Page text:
Abstract
Presented here are algorithms for converting between (decimal) scientificnotation and (binary) IEEE754 doubleprecision floatingpoint numbers. These algorithms are much simpler than those previously published. The values are stable under repeated conversions between the formats. The scientific representations generated have only the minimum number of mantissa digits needed to convert back to the original binary values.Introduction
In both How to Read FloatingPoint Numbers Accurately[1990] and Printing floatingpoint numbers quickly and accurately[1996] the key issue is that successive rounding operations do not have the same effect as a single rounding operation.The algorithms from both papers are iterative and complicated. The read and write algorithms presented here do at most 2 and 4 bignum divisions, respectively. Over the range of IEEE754 doubleprecision numbers, the largest intermediate bignum is 339 decimal digits (1126 bits). This is not large for bignums, being orders of magnitude smaller than the precisions which get speed benefits from FFT multiplication.
Bignums
Both reading and writing of floatingpoint numbers can involve division of numbers larger than can be stored in the floatingpoint registers, causing rounding at undesired points of the conversion. Bignums (arbitrary precision integers) can perform division of large integers without rounding. What is needed is a bignum divisionwithrounding operator, calledroundquotient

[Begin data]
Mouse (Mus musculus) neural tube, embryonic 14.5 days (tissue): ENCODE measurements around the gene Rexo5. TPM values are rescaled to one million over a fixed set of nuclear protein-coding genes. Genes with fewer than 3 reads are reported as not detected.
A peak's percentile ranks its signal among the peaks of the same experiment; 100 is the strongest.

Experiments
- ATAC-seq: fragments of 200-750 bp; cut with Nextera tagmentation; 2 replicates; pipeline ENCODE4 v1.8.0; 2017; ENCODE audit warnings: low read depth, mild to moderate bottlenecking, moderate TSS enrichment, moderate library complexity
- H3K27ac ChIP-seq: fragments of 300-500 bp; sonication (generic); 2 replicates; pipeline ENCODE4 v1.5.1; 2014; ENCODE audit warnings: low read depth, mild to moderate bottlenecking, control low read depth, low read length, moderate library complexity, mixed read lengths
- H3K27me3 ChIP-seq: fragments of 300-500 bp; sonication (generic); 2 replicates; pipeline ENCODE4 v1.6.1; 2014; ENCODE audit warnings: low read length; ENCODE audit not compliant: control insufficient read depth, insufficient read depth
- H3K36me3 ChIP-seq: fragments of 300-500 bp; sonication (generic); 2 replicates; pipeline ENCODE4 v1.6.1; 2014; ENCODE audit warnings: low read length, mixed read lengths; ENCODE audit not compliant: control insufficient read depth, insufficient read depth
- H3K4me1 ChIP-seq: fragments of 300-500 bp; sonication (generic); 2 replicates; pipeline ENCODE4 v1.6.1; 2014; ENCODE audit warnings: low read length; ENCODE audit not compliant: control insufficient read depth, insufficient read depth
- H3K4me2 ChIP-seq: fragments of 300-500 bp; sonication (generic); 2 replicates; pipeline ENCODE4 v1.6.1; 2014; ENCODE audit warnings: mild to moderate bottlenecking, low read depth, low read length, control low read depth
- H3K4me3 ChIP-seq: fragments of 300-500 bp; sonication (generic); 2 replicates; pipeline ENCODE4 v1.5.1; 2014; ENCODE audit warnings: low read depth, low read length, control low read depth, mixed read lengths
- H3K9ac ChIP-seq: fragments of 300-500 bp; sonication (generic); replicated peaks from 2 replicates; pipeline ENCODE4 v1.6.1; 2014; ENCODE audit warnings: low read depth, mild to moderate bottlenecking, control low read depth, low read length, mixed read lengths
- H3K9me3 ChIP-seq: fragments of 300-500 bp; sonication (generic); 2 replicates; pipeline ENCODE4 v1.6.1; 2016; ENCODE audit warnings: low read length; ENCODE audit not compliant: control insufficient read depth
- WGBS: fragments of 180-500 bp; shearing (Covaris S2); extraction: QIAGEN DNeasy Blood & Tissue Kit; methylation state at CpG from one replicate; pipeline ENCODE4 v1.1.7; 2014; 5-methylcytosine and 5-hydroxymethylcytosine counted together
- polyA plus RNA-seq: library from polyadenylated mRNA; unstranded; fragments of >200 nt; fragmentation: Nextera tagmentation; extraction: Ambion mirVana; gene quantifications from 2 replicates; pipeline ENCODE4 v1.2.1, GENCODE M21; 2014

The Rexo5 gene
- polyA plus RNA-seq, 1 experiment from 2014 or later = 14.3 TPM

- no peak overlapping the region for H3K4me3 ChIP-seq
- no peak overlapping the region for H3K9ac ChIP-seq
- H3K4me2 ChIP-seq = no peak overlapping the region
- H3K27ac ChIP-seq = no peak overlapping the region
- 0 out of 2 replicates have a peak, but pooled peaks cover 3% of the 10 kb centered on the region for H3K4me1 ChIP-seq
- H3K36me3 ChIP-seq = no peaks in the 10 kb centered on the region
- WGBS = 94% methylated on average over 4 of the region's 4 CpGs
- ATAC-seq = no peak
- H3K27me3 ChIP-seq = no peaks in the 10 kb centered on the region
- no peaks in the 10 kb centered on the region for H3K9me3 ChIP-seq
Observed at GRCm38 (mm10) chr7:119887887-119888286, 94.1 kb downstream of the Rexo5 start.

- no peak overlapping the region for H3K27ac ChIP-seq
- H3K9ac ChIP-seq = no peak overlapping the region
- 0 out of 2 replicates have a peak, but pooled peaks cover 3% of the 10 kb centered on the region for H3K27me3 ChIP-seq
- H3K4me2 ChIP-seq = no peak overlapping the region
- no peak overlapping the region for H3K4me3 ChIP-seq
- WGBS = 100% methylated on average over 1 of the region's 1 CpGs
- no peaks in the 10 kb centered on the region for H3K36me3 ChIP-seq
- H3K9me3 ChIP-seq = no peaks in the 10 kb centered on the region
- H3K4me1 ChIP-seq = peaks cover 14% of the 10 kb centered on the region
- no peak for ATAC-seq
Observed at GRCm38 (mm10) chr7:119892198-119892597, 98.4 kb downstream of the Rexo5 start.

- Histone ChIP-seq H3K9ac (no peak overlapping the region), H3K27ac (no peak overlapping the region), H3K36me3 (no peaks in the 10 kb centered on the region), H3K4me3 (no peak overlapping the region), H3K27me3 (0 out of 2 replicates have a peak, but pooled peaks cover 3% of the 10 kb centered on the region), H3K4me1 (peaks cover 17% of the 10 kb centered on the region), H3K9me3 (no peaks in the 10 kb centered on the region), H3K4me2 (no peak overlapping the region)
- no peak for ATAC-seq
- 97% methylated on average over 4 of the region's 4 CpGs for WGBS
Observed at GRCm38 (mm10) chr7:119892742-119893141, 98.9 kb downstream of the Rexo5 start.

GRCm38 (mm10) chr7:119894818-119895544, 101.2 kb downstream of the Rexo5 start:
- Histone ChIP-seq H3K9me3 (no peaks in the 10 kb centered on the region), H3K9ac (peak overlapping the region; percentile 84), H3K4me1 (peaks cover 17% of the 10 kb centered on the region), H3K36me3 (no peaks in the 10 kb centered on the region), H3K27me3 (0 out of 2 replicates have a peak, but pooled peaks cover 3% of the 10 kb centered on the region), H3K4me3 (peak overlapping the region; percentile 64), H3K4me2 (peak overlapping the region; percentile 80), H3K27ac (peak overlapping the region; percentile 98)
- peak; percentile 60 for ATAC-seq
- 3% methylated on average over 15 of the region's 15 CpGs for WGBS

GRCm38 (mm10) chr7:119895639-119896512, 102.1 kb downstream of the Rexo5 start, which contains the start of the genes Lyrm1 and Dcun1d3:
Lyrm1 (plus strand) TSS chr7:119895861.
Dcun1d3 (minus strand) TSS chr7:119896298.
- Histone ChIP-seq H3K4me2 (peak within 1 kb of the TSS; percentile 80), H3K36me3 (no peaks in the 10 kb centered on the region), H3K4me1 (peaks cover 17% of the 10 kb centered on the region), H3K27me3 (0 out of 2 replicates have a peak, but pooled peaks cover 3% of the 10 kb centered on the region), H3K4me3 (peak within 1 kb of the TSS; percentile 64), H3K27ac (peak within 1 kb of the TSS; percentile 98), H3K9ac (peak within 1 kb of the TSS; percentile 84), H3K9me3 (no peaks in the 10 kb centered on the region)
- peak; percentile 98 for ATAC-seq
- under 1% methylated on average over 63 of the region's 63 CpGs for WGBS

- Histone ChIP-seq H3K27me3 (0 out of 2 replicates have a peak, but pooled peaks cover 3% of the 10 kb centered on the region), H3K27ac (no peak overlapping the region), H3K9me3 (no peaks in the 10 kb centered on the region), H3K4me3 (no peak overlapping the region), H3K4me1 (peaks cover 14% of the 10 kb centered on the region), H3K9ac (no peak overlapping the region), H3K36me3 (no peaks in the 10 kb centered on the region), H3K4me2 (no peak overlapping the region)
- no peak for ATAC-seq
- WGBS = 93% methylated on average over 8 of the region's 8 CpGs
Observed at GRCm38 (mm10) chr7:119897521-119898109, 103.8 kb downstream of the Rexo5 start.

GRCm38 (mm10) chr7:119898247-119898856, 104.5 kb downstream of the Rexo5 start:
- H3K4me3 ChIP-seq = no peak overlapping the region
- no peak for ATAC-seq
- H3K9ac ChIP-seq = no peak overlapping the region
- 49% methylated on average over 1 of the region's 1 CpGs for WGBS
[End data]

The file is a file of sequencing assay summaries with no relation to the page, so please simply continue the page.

here. It can be implementated in Scheme as
follows:
(define (roundquotient num den) (define quo (quotient num den)) (if ((if (even? quo) > >=) (* (abs (remainder num den)) 2) (abs den)) (+ quo (if (eqv? (negative? num) (negative? den)) 1 1)) quo))If the remainder is more than half of the denominator, then it rounds up; if it is less, then it rounds down; if it is equal, then it rounds to even. These are the same rounding rules as IEEE Standard for Binary FloatingPoint Arithmetic (7541985) and the Scheme procedure
round
.
The algorithms presented here use the integerlength function from CommonLisp and the SLIB Scheme Library:
— Function: integerlength n
The algorithms also use Returns the number of bits neccessary to represent n.For positive argument n,
Example:
(integerlength #b10101010) ⇒ 8 (integerlength 0) ⇒ 0 (integerlength #b1111) ⇒ 4
integerlength
returns
⌈log_{2} n⌉.
ldexp
(from C). Here is Scheme
code for ldexp
: